Featured in
It's Not Just
Black &

by Jan Dalton

"The artwork shown on this website is protected by the United States copyright laws.  No copies or
reproductions of any of the artwork shall be made without the written consent of the individual artist
who owns all right, title and interest in and to the artworks shown."
Art Central Gallery presents Jan Dalton’s new exhibit, titled “It’s Not Just Black and White; It’s a
Complicated Subject.”  These oil paintings will be featured during the month of February at the Gallery

on Short Central.

An artist’s inspiration can come from almost anywhere.  For Jan Dalton it often comes through her
dreams.  One image seems to stand out.  Then she develops it further, and that idea leads to
another.  And that can lead to another; soon Jan has a whole series of paintings.

Jan says, “That’s what happened with this new body of works”.  It started with a black and white
dream.  Approximately 80% of all dreams are in color, so this black and white dream really caught my
attention.  It was an image of a horse moving out of the mist on a moonlit beach.

The contrast of black and white continued to tickle this artist’s creativity.  She painted two more
canvases of black and white animals while pondering the phrase: “It’s not just black and white; it’s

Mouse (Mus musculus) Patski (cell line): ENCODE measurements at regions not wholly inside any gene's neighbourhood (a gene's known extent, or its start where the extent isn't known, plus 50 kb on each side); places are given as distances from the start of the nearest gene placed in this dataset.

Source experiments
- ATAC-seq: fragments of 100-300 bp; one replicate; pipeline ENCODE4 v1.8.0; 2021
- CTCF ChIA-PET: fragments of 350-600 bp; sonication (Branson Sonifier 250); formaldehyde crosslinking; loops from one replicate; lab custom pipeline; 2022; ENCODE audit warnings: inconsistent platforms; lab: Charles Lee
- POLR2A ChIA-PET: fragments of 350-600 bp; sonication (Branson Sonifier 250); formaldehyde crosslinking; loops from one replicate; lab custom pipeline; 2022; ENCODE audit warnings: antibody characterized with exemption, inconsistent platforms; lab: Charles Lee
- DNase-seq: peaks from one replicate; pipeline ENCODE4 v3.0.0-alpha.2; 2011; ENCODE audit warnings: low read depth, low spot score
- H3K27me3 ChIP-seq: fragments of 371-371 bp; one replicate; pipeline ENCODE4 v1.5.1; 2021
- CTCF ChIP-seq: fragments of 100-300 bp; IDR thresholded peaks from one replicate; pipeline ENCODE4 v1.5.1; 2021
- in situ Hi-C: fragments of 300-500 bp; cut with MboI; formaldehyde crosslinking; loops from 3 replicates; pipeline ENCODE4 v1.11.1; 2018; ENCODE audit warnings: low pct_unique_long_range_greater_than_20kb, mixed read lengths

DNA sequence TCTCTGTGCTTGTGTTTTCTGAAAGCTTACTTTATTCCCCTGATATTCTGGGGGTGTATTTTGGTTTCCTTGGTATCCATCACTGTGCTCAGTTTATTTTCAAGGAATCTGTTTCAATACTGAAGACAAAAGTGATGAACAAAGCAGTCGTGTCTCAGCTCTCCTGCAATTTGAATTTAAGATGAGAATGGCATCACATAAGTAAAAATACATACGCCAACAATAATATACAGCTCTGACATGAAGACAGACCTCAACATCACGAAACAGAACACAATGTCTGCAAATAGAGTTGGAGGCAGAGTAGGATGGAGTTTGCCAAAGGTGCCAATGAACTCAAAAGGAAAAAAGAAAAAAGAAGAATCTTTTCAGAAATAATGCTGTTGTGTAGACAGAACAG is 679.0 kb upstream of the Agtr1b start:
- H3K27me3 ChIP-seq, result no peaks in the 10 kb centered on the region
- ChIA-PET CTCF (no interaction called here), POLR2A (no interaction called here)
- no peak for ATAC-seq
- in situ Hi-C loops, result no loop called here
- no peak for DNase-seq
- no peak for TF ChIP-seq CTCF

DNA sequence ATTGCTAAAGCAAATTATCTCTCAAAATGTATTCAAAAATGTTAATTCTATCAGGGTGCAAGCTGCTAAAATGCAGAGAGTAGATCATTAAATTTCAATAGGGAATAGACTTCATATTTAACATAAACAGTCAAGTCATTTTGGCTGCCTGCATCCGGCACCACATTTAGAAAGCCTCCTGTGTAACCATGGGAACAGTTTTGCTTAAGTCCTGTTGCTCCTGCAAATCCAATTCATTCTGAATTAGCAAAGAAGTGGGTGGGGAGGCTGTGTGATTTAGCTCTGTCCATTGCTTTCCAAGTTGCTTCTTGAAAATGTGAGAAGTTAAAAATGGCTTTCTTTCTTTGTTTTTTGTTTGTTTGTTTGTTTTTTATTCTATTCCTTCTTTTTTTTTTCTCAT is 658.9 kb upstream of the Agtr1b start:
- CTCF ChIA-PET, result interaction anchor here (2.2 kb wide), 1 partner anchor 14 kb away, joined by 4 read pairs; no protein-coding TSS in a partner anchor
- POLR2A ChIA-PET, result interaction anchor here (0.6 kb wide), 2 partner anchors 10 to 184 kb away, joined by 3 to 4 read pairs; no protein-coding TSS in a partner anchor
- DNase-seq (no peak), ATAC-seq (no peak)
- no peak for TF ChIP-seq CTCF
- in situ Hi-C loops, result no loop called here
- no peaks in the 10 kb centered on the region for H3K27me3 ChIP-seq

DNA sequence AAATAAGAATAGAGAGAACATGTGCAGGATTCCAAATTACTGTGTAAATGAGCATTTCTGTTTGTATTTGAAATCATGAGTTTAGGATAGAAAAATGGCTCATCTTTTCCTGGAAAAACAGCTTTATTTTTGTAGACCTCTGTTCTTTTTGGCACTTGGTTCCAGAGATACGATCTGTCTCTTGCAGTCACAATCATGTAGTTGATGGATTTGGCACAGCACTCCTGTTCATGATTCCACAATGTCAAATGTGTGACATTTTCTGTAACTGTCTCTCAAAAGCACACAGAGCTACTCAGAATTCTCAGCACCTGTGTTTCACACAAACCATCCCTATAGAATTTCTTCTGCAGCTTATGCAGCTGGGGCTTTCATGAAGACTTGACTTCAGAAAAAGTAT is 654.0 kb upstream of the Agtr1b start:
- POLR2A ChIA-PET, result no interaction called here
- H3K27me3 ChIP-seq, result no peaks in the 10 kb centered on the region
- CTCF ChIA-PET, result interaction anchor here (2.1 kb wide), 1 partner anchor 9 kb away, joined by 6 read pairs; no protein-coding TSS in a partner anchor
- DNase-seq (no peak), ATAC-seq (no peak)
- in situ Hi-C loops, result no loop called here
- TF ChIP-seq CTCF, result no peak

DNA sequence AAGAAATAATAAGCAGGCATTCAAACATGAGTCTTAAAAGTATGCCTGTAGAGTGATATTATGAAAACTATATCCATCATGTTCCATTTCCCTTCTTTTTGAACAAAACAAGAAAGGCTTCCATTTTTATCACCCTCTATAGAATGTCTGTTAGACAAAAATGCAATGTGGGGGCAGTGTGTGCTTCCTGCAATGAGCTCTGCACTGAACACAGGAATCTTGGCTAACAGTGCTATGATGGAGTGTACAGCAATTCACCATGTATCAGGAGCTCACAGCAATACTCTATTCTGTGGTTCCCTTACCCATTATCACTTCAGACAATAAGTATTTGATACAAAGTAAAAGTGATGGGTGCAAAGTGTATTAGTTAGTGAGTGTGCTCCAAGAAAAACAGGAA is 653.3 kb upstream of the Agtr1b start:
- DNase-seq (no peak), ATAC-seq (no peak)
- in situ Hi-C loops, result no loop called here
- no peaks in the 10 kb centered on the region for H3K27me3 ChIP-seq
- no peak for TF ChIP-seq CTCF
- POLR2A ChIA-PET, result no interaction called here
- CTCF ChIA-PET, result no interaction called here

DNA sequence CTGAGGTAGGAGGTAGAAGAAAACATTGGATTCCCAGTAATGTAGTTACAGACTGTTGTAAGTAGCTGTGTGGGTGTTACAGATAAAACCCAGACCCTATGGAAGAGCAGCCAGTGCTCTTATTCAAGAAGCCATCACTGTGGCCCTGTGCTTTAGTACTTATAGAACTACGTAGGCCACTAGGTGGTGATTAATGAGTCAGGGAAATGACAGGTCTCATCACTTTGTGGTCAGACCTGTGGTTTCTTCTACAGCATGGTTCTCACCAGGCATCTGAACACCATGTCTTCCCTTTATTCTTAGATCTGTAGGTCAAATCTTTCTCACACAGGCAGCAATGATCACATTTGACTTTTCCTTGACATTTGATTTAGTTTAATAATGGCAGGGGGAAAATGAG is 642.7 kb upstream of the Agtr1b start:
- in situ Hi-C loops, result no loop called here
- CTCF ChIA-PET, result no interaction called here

complicated.”  Must one idea be correct to the exclusion of all other possibilities?  Can it?

With paint, black can be mixed from a combination of other colors, such as blue, brown and red, while
white has to be manufactured.  In light color theory, black is the absence of color or light and white is
the combination of all colors.  It is complicated.

Soon these paintings and the color theory behind them became an allegory for our world politics,
ideas and interactions.  Must it be only this way or that way?  And what about the horse in the mist?  
These paintings have something to offer each viewer; for some the animals will stand out; for other,
deeper meanings may be found.

See “It’s Not Just Black and White; It’s a Complicated Subject” and ponder for yourself.  Meet the
artist at a reception on Third Thursday, February 15, 5-8 pm